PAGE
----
Let’s face it, no matter how much you love its neon signs and Broadway plays, Times Square will always be the epitome of tourism. It’s hard to get around without bumping into a family taking a picture on the famous steps or a kid skipping happily with a Toys R’ Us bag. If you want to join some New Yorkers for classic American fare and some good tunes, you have to hit up Ellen’s Stardust Diner.
The diner is a bit off the beaten path but is still a stone’s throw away from Times Square. It sports a classic silver diner appearance with records, old photographs, and electric guitars plastered all over the walls.
So what’s different about Ellen’s that makes it stand out from the run-of-the-mill silver diners you can find practically everywhere? Four words: dinner and a show. Ellen’s puts a whole new spin on entertaining its patrons by allowing its waiters to burst into song at random points during your meal. Sometimes their skits are planned, other times, it’s pure improv. Either way, it’s a great way to enjoy a great Sandwich or dig into an enormous ice cream sundae.
Overall, Ellen’s Stardust Diner excels in ambiance, making you feel as if you’ve been warped back to the 1950’s. The food is standard American cuisine with nothing too special to make it stand out. The star of the show here is well… the show itself. All the waiters are aspiring Broadway actors and have plenty of singing experience to make you screaming for an encore.
Read any guide-book on New York City and you will find a nice dinner in town followed by a broadway show as a must do experience. Tens of thousands of visitors have done this, including me, but what I experienced last night will stay with me forever.
Last night was Siddhi’s last day of her first year at Tisch and we were invited to an event at school that was being held offsite somewhere near Times Square. While it was a bit odd that Tisch was doing an event offsite, off we marched on the subway and streets till we ended up at the Marriott Marquis on Times Square. “Lack of space at Tisch” was the excuse proffered to me, and as we rode the elevator to the top of the building to “The View”, little did I suspect that something did not smell right.
As soon as we reached the revolving restaurant famous for its 70 minute rotation with some of the best views of the New York skyline, the kids announced that there was no school event. It was a ruse to get me to the city for an early Mother’s Day celebration, since I would be on a trip with Siddhi on the holiday. I was completely taken aback. The View is a pricey place to eat and while Siddhi has a part-time job and Sathya had a little bit of cash saved up, it was cost prohibitive for them to bring me here. Not according to them. As I sat down recovering from the shock, out came a gift bag with two picture frames filled with memories of me and the girls taken in different locations around the world. Digging further into the bag, I found a vase with a flower and a TON of Twix bars and Heath, my favorite candies. Needless to say, I was crying at this point.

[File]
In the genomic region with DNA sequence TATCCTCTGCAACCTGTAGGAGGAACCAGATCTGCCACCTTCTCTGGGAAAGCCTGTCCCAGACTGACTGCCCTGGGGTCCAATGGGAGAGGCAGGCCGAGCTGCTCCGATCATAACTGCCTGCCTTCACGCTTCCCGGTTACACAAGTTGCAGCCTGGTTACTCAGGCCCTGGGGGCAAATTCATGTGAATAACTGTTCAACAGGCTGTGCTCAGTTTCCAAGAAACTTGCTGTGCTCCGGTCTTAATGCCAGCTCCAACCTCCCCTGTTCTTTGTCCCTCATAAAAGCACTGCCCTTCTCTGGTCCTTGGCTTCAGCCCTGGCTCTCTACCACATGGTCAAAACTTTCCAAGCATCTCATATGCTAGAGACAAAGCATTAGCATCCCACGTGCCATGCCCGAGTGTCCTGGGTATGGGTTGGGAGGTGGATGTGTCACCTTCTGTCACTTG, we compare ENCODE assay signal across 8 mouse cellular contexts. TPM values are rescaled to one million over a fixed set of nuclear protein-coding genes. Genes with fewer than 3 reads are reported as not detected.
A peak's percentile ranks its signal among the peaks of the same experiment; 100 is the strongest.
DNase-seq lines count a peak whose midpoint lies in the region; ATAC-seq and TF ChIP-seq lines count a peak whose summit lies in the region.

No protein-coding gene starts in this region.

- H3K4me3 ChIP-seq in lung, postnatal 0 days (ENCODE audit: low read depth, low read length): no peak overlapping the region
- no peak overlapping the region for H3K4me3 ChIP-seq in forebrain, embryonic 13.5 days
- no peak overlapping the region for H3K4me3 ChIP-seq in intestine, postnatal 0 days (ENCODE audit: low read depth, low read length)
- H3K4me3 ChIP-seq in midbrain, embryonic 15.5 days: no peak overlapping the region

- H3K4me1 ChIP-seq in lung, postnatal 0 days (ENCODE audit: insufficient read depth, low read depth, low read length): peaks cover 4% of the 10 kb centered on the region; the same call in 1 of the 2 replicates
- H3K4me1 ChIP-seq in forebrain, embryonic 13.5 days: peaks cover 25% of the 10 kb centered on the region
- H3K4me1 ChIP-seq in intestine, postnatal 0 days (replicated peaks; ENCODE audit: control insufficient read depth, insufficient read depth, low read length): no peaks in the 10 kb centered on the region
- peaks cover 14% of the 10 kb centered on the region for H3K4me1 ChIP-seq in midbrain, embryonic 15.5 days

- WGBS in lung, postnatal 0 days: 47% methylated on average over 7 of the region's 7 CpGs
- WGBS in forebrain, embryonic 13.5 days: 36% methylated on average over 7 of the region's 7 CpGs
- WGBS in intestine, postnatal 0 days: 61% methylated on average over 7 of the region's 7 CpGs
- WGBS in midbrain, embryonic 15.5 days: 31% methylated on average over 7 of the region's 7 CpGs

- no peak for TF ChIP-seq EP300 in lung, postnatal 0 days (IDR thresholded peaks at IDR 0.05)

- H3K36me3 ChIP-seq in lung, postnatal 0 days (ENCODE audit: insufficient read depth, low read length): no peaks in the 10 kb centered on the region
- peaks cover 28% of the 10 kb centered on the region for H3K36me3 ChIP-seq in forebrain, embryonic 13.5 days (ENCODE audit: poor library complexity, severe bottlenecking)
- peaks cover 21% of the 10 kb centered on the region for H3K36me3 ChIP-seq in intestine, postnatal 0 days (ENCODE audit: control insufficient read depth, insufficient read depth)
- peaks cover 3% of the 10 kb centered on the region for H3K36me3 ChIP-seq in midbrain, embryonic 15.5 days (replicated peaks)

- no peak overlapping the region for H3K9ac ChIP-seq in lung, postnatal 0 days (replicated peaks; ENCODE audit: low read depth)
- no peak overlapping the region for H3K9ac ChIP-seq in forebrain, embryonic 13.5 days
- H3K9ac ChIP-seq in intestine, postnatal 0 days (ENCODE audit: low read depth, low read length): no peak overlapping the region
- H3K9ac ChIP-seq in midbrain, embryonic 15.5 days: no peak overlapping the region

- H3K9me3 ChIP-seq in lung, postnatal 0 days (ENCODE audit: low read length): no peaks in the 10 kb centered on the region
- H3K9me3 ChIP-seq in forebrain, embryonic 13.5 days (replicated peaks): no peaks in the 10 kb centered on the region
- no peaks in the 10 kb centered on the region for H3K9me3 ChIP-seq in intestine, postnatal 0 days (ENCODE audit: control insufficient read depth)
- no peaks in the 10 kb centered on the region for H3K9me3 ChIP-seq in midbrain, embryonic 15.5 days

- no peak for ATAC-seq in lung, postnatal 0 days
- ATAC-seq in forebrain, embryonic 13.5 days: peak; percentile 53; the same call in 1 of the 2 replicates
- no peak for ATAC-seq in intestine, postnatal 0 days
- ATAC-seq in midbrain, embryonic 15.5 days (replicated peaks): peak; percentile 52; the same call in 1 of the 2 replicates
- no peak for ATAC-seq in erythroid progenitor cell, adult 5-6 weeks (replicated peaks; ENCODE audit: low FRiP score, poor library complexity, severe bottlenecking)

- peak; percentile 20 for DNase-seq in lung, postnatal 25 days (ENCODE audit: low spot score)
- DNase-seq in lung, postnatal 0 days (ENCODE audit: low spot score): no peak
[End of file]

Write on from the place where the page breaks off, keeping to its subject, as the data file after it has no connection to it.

We proceeded to have a lovely meal of heirloom tomato salad, gnocchi with pesto, penne with tomato sauce and the most yummy chocolate mound cookies with vanilla ice cream for dessert, all while taking in the beautiful, changing views of the city.
When the waiter approached us with the check, Siddhi took it and signed away probably multiple months of money saved. For a mother, it was a moment of tremendous pride (at the kids being so thoughtful and doing this), joy (that they just made me so happy) and a tinge of sadness (that because of me, they were spending all this money).
Siddhi wanted to make one quick stop to bid her roommate good-bye and as we headed to Tisch, there was one more surprise. We paused in front of the theater where Wicked was playing and the kids turned to announce that was part two of my surprise. Speechless, I walked into the theatre dazed and was seated right in the front row (their treat), while they went several rows behind to claim their seats. What followed on stage was just one of the most magnificent audio-visual spectacles. The music was beautiful, the sets and special effects magical and haunting and the actors superb. This was one of the best musical productions I had seen.
As we walked out of the theatre, I looked at the kids with a mix of marvel and joy. Sensing something, Siddhi said, “Mom, I have no money left, you’re going to have to pay for the cab back to NYU and there are no more surprises.”
Driving back home at 11:30, I told the kids how proud and grateful I was for the gift of a perfect night, a night that they did not have to package and yet how it will be one that I will cherish for life. And the reply in unison? “Mom, it is a small thing we could do in return for everything that you do.”